But since my book binge in London, whence I carried 15 paperbacks in a suitcase I could barely wheel across the airport and mailed a box of books home, I have decided to cut back on buying books for a while.

It has been three weeks since I bought a book.

At first I felt flat.  Now, honestly, I think I am becoming delirious.  E-books don’t count as books, do they? They are so cheap…  and they’re not physical objects!

No, no, no!  I think e-books are books…sort of!

Today we went to Iowa City, and we did not go to any bookstores.  It is a bit odd not to go to a bookstore in a UNESCO City of Literature.

There are, however, many other things to do.

We went to Hickory Hill Park, a beautiful wooded park  on the north side of town.  We THOUGHT we were near the big open field near the cemetery where my mother is buried.  But the park has acquired more acres since we lived here, so we took a wrong turn and got lost.  We found a map in a kiosk by the parking lot–later!

Hickory Hill Park

                               Hickory Hill Park

Then, because we felt like sitting and reading, we went to the University of Iowa Library. Here is a book all will want to read, Gods, Kings and Merchants in Old Babylonian Mespotamia.

IMG_3490No, I don’t actually want to read it! I’m joshing.   But someone will.  It’s on display.

The first floor of the library is a space-age looking area broken up by colored cube-shaped study rooms, soft couches and comfortable chairs, and a cafe with a large-screen TV.  It looks a little like the Jetsons’s futuristic house, sans robot, in the 1960s cartoon show, The Jetsons.

The library looks a littlle like the Jetsons's home, sans robot.

The Jetsons!

We, of course, prefer the floors of the library that actually house books.

I spent an hour reading  journals.  I was mesmerized by a bound volume of the 1960 issues of Analog:  Science Fiction and Fact.  Established in 1930, this  magazine publishes science fiction based on real science and articles on science. I very much enjoyed reading a rather poorly-written novelette by a no-name author (sorry!  I didn’t have even a pencil to take notes with!) about a man with telepathy on a mission to prevent witch-burnings.   It seemed very appropriate for Halloween.

Then there is Classical Journal.  You can never  fall behind in the field of classics, because it is always the same ancient Greek and Latin literature,  but it’s fun to catch up on scholarly journals. It’s not always fun, though. And so I perused a tedious article comparing Cicero’s Pro Archia to Pro Balbo.  SNORE…. Then I read a review of what sounded a really unnecessary abridgement of Herodotus.  Then, in the June 30, 2014, issue, I found a brilliant analysis of  one of Propertius’s elegies, in the article, “MARRIAGE CONTRACTS, FIDES AND GENDER ROLES IN PROPERTIUS 3.20″ by MELANIE RACETTE-CAMPBELL.

If you’re interested, here’s a sentence from the abstract (which I found online):

Propertius 3.20 uses the language of fidelity and contracts that was traditionally associated with solemn legal ceremonies and agreements in his depiction of a socially illegitimate relationship between a lover and his mistress.


And then afterwards we dined.   There’s The Brown Bottle (Italian), Pagliai’s (the thin-crust pizza I grew up on), and the Hamburg Inn (burgers and breakfast:  every  Presidential candidate goes there!).  These are places we ate at with my mother.  And the pedestrian downtown is now mostly a restaurant-bar area, with lots of ethnic food, burgers and chicken wings, something for everybody.  (But the French restaurant did go under.  Too bad!)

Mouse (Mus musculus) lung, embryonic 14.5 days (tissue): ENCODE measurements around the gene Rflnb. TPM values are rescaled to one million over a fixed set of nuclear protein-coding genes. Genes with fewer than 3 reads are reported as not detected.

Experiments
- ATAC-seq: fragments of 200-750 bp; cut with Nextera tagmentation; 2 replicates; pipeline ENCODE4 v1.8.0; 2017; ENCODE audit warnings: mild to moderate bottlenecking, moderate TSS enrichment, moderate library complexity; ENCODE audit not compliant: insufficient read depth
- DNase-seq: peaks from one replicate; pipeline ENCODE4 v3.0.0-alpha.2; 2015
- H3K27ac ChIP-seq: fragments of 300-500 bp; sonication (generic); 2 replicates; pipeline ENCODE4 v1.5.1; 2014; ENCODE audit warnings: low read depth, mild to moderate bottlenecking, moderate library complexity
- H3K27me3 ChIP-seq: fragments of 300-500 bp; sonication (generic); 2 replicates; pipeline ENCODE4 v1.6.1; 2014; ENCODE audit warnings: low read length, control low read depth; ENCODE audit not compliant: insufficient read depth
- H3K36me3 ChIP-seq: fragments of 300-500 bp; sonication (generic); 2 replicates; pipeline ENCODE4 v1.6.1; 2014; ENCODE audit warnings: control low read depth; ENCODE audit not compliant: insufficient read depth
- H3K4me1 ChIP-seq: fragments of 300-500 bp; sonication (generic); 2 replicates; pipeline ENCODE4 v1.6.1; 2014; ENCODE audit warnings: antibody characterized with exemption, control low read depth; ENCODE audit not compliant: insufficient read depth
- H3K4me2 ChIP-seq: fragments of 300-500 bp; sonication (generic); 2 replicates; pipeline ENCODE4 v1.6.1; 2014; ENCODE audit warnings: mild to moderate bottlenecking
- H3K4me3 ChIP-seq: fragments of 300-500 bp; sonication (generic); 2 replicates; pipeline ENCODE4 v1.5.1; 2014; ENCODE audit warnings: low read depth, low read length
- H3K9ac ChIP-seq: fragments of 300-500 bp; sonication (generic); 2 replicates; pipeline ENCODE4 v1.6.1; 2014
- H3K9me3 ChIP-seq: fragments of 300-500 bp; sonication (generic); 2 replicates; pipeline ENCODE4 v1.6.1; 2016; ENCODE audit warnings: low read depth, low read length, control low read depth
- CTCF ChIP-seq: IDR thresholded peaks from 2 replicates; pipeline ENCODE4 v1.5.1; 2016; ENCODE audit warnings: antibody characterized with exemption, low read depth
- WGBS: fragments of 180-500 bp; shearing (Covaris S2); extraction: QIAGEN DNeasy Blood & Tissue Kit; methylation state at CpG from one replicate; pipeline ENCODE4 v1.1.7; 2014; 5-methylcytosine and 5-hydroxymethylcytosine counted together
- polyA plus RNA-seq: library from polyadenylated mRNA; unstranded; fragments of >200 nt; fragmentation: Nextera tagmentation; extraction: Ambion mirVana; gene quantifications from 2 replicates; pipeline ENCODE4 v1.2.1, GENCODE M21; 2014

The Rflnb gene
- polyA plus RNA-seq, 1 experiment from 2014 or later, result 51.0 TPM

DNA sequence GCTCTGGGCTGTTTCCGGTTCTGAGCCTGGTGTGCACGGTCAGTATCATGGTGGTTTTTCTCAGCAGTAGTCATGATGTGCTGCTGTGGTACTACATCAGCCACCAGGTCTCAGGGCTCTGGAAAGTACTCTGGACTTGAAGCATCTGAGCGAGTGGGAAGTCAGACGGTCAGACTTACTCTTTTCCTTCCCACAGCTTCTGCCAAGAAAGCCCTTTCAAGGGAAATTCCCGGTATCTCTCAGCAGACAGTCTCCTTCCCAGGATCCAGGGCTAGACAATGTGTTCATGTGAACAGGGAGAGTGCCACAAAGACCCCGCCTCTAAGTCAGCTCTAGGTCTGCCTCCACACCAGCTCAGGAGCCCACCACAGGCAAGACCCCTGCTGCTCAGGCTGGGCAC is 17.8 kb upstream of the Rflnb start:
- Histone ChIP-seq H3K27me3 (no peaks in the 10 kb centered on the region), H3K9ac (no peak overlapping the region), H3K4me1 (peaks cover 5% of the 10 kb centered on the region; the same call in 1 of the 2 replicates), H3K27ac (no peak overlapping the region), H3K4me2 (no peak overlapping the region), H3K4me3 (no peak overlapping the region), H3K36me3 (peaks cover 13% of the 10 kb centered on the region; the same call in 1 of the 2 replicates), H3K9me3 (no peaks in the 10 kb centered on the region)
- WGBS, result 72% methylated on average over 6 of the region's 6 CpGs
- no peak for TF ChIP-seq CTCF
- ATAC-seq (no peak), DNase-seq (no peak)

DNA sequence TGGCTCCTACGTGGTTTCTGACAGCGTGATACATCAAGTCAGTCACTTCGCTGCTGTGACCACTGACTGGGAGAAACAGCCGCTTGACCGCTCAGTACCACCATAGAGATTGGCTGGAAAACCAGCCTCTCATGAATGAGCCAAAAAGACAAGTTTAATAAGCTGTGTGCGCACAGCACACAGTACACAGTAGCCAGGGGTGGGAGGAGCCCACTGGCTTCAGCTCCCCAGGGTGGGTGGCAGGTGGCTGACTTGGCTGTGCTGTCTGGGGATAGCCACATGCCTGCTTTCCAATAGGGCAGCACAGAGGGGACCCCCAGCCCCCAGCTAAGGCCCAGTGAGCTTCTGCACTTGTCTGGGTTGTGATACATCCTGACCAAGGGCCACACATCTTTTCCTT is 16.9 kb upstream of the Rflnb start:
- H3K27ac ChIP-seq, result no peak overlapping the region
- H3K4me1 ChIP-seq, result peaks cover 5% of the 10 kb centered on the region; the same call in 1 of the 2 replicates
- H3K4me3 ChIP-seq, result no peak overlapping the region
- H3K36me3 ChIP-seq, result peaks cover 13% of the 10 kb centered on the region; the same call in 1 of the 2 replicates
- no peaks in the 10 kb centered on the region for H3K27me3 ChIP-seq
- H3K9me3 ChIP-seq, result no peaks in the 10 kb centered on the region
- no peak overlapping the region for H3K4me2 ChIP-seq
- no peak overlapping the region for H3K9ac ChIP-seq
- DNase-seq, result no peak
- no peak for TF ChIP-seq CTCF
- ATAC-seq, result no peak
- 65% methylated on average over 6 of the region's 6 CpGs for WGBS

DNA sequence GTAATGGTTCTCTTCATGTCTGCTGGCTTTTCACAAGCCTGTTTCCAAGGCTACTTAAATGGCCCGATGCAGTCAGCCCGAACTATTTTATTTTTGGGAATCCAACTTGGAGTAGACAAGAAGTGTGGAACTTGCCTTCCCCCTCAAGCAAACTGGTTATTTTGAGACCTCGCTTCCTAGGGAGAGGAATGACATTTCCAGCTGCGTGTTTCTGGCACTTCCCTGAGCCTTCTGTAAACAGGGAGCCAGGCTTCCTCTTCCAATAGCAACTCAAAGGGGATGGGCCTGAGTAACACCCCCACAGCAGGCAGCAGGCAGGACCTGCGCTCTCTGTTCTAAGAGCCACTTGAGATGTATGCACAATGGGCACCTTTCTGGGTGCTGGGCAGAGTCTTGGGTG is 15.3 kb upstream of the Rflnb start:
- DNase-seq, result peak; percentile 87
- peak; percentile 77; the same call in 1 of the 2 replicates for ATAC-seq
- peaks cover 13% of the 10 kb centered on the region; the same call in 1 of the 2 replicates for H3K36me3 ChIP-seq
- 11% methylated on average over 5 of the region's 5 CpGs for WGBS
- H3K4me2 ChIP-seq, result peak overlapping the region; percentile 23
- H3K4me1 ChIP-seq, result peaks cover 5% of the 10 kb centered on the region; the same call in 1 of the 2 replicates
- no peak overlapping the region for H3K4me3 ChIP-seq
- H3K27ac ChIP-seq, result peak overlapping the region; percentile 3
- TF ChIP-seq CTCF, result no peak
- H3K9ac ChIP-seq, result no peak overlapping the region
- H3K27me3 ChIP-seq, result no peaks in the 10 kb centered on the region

President Obama at the Hamburg Inn

President Obama at the Hamburg Inn

If the Hamburg Inn is good enough for the President….

Anyway, can you believe I didn’t buy one book?

John Wyndham’s Chocky

John Wyndham Chocky_2048x2048This fall, NYRB has reissued a new edition of John Wyndham’s novel, Chocky,with an Afterword by Margaret Atwood. Wyndham is the author of one of the best SF novels of the twentieth century, The Day of the Triffids

The publication of Chocky sent me running for my own shabby copy (SF/Fantasy Shelf, Bookcase A). It is a 1968  Ballantine Science Fiction Original with a tacky cover.  I paid $3 for it at a used bookstore in Ames.

The Bad Thing about Having the Ballantine:  it doesn’t have an Afterword by Margaret Atwood.

The Good Thing:  you don’t need an Afterword by Margaret Atwood.

A note about cover art:   Why does the pretty pink NYRB cover depict an androgynous child wielding a tape measure?    On the tacky cover of my Ballantine, a boy is assembling a model of atoms, and there is a white outer-space-y shape in the background.

Wyndham ballantine chocky

The Ballantine cover is appropriate for a science fiction novel about a kind of haunting.

It is told from the perspective of Mark Gore, the father of a very ordinary adopted 12-year-old boy, Matthew.  One day he notices Matthew is talking to himself.  Actually, he is chatting to an invisible being named Chocky. David is startled, but he and his wife, Mary, have had experience with imaginary friends.  When their daughter was much younger, she had an annoying imaginary friend named Piff.

But then Matthew starts asking his parents and teachers questions they can’t answer.  Where exactly is Earth located? Why is a cow’s intelligence limited?  And the teachers wonder why the Gores are pushing their child.